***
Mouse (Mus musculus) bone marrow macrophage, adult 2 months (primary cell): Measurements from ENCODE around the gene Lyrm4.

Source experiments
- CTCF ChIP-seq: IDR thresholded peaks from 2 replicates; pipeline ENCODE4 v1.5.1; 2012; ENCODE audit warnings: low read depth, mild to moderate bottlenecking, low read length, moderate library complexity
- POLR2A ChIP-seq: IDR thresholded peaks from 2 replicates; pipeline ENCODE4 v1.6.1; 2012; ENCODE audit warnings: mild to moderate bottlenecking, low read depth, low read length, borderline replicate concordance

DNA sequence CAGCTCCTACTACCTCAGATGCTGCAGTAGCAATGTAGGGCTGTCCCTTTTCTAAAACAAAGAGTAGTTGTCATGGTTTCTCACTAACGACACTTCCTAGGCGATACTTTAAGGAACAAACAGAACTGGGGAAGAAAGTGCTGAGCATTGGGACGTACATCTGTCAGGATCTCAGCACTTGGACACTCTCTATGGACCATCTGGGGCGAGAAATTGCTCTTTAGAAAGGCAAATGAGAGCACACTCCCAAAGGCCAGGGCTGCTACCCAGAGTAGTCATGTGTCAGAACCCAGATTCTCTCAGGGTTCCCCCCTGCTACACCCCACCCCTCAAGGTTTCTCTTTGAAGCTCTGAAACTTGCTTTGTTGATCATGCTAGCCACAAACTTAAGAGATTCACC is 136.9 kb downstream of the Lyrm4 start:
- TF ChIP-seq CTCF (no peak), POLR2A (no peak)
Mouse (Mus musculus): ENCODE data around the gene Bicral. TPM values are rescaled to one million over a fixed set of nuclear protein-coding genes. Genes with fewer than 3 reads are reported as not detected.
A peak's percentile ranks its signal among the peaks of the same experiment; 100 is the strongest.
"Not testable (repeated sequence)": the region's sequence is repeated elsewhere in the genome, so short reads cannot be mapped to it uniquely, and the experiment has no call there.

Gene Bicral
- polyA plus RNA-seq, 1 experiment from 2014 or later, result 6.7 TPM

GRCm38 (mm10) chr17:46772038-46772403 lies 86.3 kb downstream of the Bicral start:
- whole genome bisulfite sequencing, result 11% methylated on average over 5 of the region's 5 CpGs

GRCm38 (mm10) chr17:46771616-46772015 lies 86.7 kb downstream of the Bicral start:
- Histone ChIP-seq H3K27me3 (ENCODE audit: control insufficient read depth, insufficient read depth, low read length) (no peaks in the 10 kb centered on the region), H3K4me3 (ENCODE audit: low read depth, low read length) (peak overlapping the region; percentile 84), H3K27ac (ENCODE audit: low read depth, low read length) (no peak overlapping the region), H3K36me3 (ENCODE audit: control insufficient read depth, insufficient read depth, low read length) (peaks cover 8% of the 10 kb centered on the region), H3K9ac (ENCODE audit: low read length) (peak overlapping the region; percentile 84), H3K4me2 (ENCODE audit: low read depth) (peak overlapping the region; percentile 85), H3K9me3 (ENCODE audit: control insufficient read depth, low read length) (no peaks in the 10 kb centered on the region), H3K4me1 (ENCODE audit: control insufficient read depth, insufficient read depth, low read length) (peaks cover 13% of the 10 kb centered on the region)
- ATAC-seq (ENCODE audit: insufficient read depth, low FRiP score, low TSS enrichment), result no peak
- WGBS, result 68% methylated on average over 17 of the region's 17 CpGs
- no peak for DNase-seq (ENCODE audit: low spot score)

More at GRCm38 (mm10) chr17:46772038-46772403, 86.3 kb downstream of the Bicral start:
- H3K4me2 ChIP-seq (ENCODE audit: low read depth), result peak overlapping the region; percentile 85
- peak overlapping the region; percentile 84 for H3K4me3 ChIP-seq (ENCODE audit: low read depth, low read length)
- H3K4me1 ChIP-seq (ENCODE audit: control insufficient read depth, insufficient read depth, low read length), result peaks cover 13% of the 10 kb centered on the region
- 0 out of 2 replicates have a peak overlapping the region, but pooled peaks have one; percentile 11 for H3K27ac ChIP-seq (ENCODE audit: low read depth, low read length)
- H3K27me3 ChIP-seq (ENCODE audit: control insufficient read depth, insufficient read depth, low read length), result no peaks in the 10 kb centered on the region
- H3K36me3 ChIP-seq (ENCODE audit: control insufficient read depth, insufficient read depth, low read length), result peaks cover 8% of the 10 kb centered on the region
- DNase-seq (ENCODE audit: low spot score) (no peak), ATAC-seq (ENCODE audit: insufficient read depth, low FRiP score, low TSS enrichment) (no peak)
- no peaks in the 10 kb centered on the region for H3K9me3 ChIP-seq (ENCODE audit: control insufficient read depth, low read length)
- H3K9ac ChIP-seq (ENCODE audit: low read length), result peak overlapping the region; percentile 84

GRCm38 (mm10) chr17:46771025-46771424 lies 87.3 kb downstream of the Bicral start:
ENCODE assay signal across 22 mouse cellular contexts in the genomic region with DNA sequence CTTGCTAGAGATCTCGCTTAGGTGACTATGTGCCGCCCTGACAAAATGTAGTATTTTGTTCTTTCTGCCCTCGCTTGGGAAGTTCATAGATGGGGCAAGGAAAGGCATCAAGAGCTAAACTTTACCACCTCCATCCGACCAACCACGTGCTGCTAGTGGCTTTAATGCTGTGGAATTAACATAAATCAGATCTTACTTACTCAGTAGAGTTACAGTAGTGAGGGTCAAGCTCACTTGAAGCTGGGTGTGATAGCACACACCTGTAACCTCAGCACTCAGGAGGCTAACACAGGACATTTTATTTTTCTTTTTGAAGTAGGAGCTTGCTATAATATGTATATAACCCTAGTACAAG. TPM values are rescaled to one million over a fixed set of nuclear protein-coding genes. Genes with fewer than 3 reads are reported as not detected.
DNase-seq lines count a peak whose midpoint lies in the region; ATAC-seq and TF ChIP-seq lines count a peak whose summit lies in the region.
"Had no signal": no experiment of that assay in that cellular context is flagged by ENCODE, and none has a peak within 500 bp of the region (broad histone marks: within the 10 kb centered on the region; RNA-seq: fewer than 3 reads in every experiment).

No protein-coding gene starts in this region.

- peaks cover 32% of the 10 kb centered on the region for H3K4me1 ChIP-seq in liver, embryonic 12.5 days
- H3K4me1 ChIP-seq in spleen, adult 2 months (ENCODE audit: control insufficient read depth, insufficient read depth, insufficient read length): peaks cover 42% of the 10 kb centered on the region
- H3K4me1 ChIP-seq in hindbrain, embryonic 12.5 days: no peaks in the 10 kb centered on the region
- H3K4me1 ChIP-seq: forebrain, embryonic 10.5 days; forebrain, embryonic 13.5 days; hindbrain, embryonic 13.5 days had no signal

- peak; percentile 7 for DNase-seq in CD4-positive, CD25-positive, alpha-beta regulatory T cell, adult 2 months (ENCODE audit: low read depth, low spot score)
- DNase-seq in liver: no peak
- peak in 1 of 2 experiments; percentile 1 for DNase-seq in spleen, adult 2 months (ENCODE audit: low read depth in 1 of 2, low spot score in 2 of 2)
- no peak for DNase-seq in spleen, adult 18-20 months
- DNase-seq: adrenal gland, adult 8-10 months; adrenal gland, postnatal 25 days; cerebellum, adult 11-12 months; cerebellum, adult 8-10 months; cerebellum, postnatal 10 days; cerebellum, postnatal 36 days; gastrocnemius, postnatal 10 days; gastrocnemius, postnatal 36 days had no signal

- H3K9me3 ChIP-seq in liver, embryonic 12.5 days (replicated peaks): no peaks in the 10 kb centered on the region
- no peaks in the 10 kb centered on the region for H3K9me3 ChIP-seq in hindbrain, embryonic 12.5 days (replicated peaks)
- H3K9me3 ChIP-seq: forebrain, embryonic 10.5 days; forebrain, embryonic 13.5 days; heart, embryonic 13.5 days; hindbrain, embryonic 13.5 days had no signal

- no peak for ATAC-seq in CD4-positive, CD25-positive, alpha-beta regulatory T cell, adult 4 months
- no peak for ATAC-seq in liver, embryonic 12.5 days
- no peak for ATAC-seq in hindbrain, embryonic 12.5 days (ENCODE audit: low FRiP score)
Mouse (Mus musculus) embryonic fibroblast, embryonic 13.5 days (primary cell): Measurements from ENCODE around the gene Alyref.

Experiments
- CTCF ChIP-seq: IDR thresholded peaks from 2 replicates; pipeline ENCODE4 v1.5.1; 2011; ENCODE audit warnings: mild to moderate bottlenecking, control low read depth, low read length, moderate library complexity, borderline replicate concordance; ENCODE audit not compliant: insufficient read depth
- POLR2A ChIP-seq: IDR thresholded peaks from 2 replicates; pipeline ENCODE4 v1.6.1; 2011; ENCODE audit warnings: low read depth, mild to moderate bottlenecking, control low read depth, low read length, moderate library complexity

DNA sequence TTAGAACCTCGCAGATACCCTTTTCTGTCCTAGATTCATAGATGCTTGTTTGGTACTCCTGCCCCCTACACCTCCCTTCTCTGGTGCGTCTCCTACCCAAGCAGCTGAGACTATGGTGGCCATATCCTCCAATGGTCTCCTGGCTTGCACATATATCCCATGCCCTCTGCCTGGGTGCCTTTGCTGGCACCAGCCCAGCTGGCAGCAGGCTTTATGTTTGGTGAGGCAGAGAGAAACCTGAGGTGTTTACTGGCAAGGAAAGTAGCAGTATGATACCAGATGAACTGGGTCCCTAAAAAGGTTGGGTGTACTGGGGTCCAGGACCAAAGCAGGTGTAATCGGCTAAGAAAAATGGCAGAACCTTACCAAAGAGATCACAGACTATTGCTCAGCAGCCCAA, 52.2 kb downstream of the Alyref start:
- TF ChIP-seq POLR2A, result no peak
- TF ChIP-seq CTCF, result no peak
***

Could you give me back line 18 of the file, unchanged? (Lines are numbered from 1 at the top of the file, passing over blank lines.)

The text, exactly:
- no peak for DNase-seq (ENCODE audit: low spot score)